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Does Drinking Milk Cause Sinus Problems?

by
author image Maura Banar
Maura Banar has been a professional writer since 2001 and is a psychotherapist. Her work has appeared in "Imagination, Cognition and Personality" and "Dreaming: The Journal of the International Association for the Study of Dreams." Banar received her Bachelor of Arts in psychology from Buffalo State College and her Master of Arts in mental health counseling from Medaille College.
Does Drinking Milk Cause Sinus Problems?
Milk poured into glass Photo Credit Chris Warren/iStock/Getty Images

Sinus problems like congestion, runny nose and sinus headaches generally occur because the thin tissue lining the walls of your sinuses becomes inflamed. At the same time, explains MedlinePlus, your body secretes additional mucus to get rid of substances causing the irritation. While the mucus is not the source of your stuffiness, it can make the small spaces through which air passes even smaller. Some people may experience sinus problems due to a reaction to dairy products like milk. Many children have signs of a milk allergy, but often grow out of it.

Milk Allergy

Despite the widely held belief that lactose intolerance is an allergy to milk, they are two separate medical conditions. An allergic response occurs when your body perceives something, such as milk, as a threat to your health. The American Academy of Allergy, Asthma and Immunology explains that children may develop hives during an allergic reaction to milk. Other symptoms of a milk allergy include problems breathing and a runny nose. These are symptoms of a true allergic response, and if breathing is impaired, is a medical emergency.

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Milk and Excess Mucus Production

Milk and other dairy products are often blamed for additional production of mucus that can cause sinus problems but this may by a myth. A study published in "The American Review of Respiratory Disease" did not find an association between milk consumption and increased nasal secretions. In addition, an article published in the "Journal of the American College of Nutrition" explains that research examining the relationship between milk consumption and mucus production suggests that people who believe there is an association they are producing more mucus. No evidence supports an increase in mucus after drinking milk.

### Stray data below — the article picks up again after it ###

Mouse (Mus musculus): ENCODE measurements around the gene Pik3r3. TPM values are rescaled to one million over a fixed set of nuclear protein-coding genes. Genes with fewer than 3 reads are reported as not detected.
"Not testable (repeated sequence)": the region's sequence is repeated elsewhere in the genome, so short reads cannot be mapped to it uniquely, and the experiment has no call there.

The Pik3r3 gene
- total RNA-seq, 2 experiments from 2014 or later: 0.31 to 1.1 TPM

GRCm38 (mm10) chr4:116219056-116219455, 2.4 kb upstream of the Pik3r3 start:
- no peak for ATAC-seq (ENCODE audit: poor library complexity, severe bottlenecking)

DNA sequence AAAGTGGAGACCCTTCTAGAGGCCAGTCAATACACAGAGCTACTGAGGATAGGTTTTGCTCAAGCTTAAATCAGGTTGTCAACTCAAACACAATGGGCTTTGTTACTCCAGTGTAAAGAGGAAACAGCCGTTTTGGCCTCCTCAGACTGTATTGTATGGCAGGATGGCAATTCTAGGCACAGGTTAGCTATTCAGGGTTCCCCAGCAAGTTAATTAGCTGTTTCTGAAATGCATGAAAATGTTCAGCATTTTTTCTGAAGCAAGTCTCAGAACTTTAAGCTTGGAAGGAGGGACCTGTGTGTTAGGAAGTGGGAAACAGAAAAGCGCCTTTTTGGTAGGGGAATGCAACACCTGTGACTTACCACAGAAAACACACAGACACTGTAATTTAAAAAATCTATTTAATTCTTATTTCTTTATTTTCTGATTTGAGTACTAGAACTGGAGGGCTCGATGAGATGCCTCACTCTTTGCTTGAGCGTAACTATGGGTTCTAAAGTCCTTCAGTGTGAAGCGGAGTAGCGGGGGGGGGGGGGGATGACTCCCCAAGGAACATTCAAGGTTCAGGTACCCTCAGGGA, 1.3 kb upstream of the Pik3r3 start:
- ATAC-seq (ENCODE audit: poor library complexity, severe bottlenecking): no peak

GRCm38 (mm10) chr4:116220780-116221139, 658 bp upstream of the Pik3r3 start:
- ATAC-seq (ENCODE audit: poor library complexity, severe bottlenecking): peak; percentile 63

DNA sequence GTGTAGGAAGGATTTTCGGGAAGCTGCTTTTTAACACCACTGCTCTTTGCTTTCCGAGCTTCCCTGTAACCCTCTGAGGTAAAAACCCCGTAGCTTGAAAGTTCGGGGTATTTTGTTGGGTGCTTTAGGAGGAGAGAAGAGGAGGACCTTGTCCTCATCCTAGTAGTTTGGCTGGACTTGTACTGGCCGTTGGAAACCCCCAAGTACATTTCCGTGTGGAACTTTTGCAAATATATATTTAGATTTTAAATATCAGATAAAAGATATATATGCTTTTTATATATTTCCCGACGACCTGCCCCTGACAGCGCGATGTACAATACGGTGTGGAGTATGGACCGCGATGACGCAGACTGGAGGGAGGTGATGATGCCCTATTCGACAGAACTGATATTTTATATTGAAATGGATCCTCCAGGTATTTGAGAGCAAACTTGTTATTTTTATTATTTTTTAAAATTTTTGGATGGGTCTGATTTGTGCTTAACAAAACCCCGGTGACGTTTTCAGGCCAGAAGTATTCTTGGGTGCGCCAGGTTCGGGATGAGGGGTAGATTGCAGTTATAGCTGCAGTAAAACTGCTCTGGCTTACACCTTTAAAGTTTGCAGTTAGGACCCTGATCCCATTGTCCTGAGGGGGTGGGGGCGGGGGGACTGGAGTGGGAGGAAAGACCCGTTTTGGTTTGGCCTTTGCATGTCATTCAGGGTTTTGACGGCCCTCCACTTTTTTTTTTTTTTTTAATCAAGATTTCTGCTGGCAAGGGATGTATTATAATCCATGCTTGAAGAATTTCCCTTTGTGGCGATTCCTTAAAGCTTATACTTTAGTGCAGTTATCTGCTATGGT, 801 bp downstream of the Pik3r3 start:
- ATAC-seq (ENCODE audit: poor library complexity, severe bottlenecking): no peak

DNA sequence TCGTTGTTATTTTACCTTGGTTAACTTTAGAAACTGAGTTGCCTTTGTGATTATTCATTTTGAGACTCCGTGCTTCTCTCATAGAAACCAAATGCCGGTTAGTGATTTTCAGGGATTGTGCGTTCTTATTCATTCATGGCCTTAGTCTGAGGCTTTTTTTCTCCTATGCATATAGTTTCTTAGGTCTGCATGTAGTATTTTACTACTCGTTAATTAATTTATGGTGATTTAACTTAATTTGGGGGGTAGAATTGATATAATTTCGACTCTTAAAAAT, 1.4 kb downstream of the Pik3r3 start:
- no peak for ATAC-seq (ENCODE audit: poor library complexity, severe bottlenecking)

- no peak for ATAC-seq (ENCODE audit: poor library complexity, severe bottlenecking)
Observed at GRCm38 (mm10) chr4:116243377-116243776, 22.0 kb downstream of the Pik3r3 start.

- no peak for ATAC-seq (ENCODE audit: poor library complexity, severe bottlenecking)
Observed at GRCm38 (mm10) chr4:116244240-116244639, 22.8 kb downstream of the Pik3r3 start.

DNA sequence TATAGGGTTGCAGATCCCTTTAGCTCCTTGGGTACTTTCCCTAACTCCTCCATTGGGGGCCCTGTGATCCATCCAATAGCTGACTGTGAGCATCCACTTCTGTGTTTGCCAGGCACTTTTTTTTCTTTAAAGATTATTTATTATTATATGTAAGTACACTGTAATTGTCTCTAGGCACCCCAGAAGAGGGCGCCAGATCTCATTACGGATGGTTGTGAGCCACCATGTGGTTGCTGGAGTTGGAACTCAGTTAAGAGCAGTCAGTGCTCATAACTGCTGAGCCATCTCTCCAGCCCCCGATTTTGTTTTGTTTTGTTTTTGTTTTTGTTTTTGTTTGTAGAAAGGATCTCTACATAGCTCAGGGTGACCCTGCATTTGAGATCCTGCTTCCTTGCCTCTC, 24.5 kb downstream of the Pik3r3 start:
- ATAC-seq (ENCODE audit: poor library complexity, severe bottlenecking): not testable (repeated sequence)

Treatment

If you believe you may be experiencing sinus problems caused by consumption of milk, discontinue drinking this beverage and monitor any changes. Treatment for current sinus problems include over-the-counter or prescription decongestants and antihistamines. Nasal problems accompanied by a yellow or green mucus discharge, fever or lethargy may indicate a sinus infection. Chronic sinus congestion and headaches can be caused by the development of growths inside the nasal cavities. This condition generally requires surgical intervention to remove the growths, according to the University of Maryland Medical Center.

Considerations

Milk and products made from milk are important sources of dietary calcium, protein and vitamin D. If you are allergic to milk however, there are ways you can still get enough of these important nutrients. Supplements should be used under the supervision of your physician but foods like broccoli are rich in dietary calcium. Cereals are often fortified with both calcium and vitamin D and you can consume protein in the form of meat, fish, beans or legumes. In some cases, allergies can be treated through injections that contain minute amounts of the allergen, administered over a period of time to reduce sensitivity. See an allergist to discuss this approach to treating a milk allergy.

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References

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